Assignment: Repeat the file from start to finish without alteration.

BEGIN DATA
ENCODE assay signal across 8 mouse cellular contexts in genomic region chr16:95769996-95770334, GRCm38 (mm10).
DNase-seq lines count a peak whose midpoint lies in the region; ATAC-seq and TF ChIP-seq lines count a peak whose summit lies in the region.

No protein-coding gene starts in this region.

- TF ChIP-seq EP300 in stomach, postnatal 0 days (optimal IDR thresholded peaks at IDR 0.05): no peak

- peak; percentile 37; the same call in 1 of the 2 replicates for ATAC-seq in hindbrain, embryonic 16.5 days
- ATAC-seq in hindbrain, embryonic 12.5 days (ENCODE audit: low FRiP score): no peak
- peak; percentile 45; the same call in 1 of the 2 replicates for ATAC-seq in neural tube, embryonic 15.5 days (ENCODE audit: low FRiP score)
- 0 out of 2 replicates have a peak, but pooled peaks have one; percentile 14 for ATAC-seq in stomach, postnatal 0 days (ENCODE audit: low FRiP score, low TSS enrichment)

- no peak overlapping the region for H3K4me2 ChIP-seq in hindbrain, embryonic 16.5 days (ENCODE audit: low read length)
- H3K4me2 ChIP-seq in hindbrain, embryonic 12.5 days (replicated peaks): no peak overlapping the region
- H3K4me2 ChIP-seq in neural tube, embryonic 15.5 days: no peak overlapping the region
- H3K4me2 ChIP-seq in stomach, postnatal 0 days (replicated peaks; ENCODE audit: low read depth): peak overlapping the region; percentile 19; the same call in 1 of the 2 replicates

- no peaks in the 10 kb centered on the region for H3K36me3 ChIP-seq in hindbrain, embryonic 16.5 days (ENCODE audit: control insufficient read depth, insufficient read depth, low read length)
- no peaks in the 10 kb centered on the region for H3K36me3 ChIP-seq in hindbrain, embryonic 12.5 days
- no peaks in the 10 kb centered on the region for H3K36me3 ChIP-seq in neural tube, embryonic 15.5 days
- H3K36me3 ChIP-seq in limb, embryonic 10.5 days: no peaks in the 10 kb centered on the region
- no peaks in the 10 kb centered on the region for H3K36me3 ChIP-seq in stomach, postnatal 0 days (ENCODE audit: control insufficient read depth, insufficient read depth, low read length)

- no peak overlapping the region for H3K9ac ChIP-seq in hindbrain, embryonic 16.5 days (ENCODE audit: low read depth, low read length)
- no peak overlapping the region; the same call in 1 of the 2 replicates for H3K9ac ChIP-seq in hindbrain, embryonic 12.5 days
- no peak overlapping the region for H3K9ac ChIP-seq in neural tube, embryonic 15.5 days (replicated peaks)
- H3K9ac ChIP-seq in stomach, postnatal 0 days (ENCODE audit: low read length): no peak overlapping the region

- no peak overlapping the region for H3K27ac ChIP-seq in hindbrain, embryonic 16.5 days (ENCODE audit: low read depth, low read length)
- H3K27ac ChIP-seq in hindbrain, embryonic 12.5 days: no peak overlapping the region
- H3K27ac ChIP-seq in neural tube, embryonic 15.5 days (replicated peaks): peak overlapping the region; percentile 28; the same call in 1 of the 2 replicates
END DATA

ENCODE assay signal across 8 mouse cellular contexts in genomic region chr16:95769996-95770334, GRCm38 (mm10).
DNase-seq lines count a peak whose midpoint lies in the region; ATAC-seq and TF ChIP-seq lines count a peak whose summit lies in the region.

No protein-coding gene starts in this region.

- TF ChIP-seq EP300 in stomach, postnatal 0 days (optimal IDR thresholded peaks at IDR 0.05): no peak

- peak; percentile 37; the same call in 1 of the 2 replicates for ATAC-seq in hindbrain, embryonic 16.5 days
- ATAC-seq in hindbrain, embryonic 12.5 days (ENCODE audit: low FRiP score): no peak
- peak; percentile 45; the same call in 1 of the 2 replicates for ATAC-seq in neural tube, embryonic 15.5 days (ENCODE audit: low FRiP score)
- 0 out of 2 replicates have a peak, but pooled peaks have one; percentile 14 for ATAC-seq in stomach, postnatal 0 days (ENCODE audit: low FRiP score, low TSS enrichment)

- no peak overlapping the region for H3K4me2 ChIP-seq in hindbrain, embryonic 16.5 days (ENCODE audit: low read length)
- H3K4me2 ChIP-seq in hindbrain, embryonic 12.5 days (replicated peaks): no peak overlapping the region
- H3K4me2 ChIP-seq in neural tube, embryonic 15.5 days: no peak overlapping the region
- H3K4me2 ChIP-seq in stomach, postnatal 0 days (replicated peaks; ENCODE audit: low read depth): peak overlapping the region; percentile 19; the same call in 1 of the 2 replicates

- no peaks in the 10 kb centered on the region for H3K36me3 ChIP-seq in hindbrain, embryonic 16.5 days (ENCODE audit: control insufficient read depth, insufficient read depth, low read length)
- no peaks in the 10 kb centered on the region for H3K36me3 ChIP-seq in hindbrain, embryonic 12.5 days
- no peaks in the 10 kb centered on the region for H3K36me3 ChIP-seq in neural tube, embryonic 15.5 days
- H3K36me3 ChIP-seq in limb, embryonic 10.5 days: no peaks in the 10 kb centered on the region
- no peaks in the 10 kb centered on the region for H3K36me3 ChIP-seq in stomach, postnatal 0 days (ENCODE audit: control insufficient read depth, insufficient read depth, low read length)

- no peak overlapping the region for H3K9ac ChIP-seq in hindbrain, embryonic 16.5 days (ENCODE audit: low read depth, low read length)
- no peak overlapping the region; the same call in 1 of the 2 replicates for H3K9ac ChIP-seq in hindbrain, embryonic 12.5 days
- no peak overlapping the region for H3K9ac ChIP-seq in neural tube, embryonic 15.5 days (replicated peaks)
- H3K9ac ChIP-seq in stomach, postnatal 0 days (ENCODE audit: low read length): no peak overlapping the region

- no peak overlapping the region for H3K27ac ChIP-seq in hindbrain, embryonic 16.5 days (ENCODE audit: low read depth, low read length)
- H3K27ac ChIP-seq in hindbrain, embryonic 12.5 days: no peak overlapping the region
- H3K27ac ChIP-seq in neural tube, embryonic 15.5 days (replicated peaks): peak overlapping the region; percentile 28; the same call in 1 of the 2 replicates